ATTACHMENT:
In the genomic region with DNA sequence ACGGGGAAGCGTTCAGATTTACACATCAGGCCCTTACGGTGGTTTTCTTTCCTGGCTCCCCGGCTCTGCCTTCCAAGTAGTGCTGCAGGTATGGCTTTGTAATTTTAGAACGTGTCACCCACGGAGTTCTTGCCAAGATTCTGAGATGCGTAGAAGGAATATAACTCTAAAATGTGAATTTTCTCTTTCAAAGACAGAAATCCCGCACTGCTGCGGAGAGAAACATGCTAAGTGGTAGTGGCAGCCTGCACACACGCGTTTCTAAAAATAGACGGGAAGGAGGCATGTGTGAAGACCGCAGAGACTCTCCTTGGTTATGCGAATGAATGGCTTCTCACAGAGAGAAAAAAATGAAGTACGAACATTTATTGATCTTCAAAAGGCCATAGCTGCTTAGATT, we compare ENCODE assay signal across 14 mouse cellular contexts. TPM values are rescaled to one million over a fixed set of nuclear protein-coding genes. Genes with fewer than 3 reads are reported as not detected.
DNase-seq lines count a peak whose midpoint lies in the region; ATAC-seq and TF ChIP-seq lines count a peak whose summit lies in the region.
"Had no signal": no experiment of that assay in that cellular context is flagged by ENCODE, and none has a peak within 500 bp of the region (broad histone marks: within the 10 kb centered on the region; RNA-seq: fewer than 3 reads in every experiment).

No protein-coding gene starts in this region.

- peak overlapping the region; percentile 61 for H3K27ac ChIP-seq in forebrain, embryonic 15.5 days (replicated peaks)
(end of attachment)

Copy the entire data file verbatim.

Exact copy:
In the genomic region with DNA sequence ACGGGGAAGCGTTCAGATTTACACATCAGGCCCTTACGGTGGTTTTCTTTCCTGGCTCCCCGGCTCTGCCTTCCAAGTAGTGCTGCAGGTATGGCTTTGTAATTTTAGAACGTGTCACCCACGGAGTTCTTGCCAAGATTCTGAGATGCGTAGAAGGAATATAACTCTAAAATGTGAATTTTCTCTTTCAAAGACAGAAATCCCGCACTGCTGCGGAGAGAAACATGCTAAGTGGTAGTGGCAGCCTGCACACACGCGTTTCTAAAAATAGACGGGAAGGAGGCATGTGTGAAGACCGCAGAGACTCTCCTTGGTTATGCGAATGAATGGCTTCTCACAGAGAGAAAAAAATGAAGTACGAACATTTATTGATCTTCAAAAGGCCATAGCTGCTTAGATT, we compare ENCODE assay signal across 14 mouse cellular contexts. TPM values are rescaled to one million over a fixed set of nuclear protein-coding genes. Genes with fewer than 3 reads are reported as not detected.
DNase-seq lines count a peak whose midpoint lies in the region; ATAC-seq and TF ChIP-seq lines count a peak whose summit lies in the region.
"Had no signal": no experiment of that assay in that cellular context is flagged by ENCODE, and none has a peak within 500 bp of the region (broad histone marks: within the 10 kb centered on the region; RNA-seq: fewer than 3 reads in every experiment).

No protein-coding gene starts in this region.

- peak overlapping the region; percentile 61 for H3K27ac ChIP-seq in forebrain, embryonic 15.5 days (replicated peaks)